PORTSMOUTH — The state is still insisting the Town of Portsmouth install sewers in Island Park and Portsmouth Park, but the town remains steadfast in its conviction that none are needed.
The Town Council received an update on the sewer issue Monday night on a request by council member David Gleason. More than three years ago, the R.I. Department of Environmental Management (DEM) issued a notice of violation (NOV) to the town, claiming it was discharging contaminated storm water from the two neighborhoods into local waters. DEM also ordered the town to install sewers to remedy the situation.
According to Town Planner Gary Crosby, last September the town’s environmental attorney, Gerald Petros, filed a motion with a state hearing officer for a summary judgement on the matter and made his arguments along with DEM officials at a state hearing March 3.
Mr. Petros is “making the argument that DEM … does not have the authority” to compel the town to install sewers, Mr. Crosby said, adding that the “NOV fails as a matter of law.”
The town is waiting for the state hearing officer to decide whether there should be a “full-blown” hearing which would take place anywhere from May to July, Mr. Crosby said.
Resident Philip Driscoll, who attended the March 3 hearing, said he agreed with Mr. Petros’ comments that “sewage is a DEM responsibility,” not a town responsibility.
“DEM is trying to rope us in,” said Mr. Driscoll.
He also referred to the town’s municipally funded revolving loan program that’s the core of the town’s Wastewater Management Plan. The program is designed to help residents pay for upgrades to their septic systems to bring them in line with minimum state standards.
“Taxpayers have spent about $2 million on septic so far,” said Mr. Driscoll.
He pointed to a case at the Hummocks, in which an “85-year-old woman is spending over $25,000 on her property to put this monstrosity in,” even though there’s no evidence that nearby waters are polluted, he said.
Larry Fitzmorris of Portsmouth Concerned Citizens agreed, saying DEM’s order was poorly written “and did not contain data on what storm drain had any pollution coming out of it.”
Mr. Fitzmorris, who also attended the March 3 hearing, noted that Mr. Petros estimated it would cost the town $60 million to build sewers — a substantial financial risk to taxpayers, he said.
He also criticized the private nature of the talks between town officials and DEM, saying taxpayers deserve to know what’s going on. Three different town councils have held meetings over DEM’s notice in executive session “and people in Island Park, Portsmouth Park have no idea what’s going on,” said Mr. Fitzmorris. He added there’s anecdotal evidence “that people have moved out of their homes” because of the septic issue.
Mr. Fitzmorris called on the council to take a public position in opposition to the sewers. “We’ve waited far too long. It’s time to bring this matter to an end,” he said. “We have a strong legal position as far as I can see.”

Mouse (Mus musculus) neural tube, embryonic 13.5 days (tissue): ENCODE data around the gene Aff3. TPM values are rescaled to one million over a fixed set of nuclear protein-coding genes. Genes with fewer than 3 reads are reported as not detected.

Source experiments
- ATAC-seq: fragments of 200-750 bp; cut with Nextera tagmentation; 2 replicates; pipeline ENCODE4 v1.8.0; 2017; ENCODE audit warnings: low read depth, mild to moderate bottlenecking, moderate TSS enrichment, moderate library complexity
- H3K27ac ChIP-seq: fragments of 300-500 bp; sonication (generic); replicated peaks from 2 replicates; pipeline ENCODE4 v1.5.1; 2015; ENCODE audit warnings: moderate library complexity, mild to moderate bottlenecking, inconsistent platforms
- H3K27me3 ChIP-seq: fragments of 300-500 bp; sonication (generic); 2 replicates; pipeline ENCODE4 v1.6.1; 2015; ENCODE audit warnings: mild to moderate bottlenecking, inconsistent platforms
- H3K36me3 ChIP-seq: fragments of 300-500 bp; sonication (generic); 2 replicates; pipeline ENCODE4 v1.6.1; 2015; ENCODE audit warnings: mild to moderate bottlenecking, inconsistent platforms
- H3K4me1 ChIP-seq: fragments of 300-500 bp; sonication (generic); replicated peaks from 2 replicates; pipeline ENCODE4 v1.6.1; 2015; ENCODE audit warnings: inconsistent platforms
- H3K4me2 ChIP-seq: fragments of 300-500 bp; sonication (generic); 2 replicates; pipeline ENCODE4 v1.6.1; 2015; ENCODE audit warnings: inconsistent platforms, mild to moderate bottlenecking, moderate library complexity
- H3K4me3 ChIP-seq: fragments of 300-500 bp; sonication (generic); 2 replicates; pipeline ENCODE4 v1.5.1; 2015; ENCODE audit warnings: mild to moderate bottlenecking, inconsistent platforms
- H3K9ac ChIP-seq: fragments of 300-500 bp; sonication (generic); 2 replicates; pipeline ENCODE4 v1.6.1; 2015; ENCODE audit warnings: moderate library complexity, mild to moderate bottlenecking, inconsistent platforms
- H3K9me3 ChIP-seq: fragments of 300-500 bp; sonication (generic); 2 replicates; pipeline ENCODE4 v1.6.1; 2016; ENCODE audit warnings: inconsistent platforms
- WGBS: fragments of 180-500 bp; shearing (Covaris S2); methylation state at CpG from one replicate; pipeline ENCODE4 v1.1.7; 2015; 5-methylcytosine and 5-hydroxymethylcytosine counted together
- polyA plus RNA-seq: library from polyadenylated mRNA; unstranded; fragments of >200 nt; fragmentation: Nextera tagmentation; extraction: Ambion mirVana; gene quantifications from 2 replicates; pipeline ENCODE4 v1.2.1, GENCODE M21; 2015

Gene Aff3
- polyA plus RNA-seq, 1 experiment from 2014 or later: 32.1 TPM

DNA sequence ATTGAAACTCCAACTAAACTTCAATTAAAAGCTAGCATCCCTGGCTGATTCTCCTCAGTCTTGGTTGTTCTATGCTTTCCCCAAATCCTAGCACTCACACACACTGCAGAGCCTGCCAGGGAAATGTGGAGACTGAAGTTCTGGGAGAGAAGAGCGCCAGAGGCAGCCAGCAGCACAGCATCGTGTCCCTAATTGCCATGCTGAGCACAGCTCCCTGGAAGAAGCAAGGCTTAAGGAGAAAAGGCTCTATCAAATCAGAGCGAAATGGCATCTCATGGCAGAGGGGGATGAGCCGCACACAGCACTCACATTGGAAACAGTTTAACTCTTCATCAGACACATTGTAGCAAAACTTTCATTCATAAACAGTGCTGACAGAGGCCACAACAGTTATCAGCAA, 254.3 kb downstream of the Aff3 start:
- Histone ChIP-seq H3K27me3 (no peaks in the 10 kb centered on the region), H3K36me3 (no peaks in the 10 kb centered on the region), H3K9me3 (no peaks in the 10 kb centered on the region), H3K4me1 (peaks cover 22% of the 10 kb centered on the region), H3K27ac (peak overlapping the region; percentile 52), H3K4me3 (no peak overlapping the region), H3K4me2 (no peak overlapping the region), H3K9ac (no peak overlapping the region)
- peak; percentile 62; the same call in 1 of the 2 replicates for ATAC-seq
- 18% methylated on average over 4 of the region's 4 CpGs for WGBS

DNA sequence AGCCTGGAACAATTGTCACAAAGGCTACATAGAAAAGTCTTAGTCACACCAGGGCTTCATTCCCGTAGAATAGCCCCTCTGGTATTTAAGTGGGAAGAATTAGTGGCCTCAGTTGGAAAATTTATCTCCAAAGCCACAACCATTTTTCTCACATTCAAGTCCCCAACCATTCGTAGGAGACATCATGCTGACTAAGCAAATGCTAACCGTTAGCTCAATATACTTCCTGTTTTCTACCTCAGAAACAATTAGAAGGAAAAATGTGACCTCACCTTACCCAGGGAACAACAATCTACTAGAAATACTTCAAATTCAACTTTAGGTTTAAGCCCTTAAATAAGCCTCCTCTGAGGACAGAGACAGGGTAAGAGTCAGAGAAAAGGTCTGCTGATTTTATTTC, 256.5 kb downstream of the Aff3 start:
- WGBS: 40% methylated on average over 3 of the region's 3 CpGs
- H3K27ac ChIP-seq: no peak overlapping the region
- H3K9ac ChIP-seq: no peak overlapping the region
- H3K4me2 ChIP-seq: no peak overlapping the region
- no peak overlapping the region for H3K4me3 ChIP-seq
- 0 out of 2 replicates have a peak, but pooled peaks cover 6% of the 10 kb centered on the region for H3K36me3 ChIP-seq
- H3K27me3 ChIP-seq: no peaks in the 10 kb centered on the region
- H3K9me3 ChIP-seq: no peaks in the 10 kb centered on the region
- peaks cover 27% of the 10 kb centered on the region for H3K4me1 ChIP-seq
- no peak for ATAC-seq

Mr. Gleason said he was “totally against pursuing any type of sewers in town” and that town officials have been “way too quiet” on the subject.
Council member Elizabeth Pedro said she was surprised by a March 12 letter from DEM Director Janet Coit, who requested a meeting in executive session with the council to discuss a potential “settlement” over the NOV. (The council agreed to tentatively schedule the session with DEM at 6 p.m. on Tuesday, April 1.)
“I’m also in the dark about this,” said Ms. Pedro. “I think the public wants to know, too.”
Council President James Seveney said he and council member Keith Hamilton met recently with DEM but no settlement was discussed. Rather, the meeting focused on DEM’s letters notifying residents whether their septic plans have been accepted.
Noting that DEM tends “not to be tactful,” Mr. Hamilton said the town wants to review the letters in advance so that homeowners aren’t scared into thinking they have no other options.
Mr. Gleason responded by saying “there should be more disclosure” of such meetings to the full council.
Wastewater manager job
The council also discussed the status of hiring a full-time manager to oversee its Wastewater Management Plan, which impacts all homeowners. Mr. Crosby said the town has advertised for the position twice but has received only four respondents.
“We’re supposed to have five,” he said, adding that the town will re-advertise the job.
Mr. Gleason suggested that the job be combined with a town engineer position, which the town lacks. Mr. Seveney, however, said he wouldn’t consider any new positions until budget deliberations begin.
Town Administrator John Klimm agreed that any change in the job description should wait at least another two weeks so the council can see the budget.
Mr. Driscoll said in Tiverton, the wastewater manager spends only 20 percent of his time on wastewater disposal. “You don’t need a full-time position,” he said, adding that he’s not convinced that the town’s wastewater plan will even make a difference.
“I’ve never read any document that pointed out whether any of these wastewater management districts reduce pollution,” he said.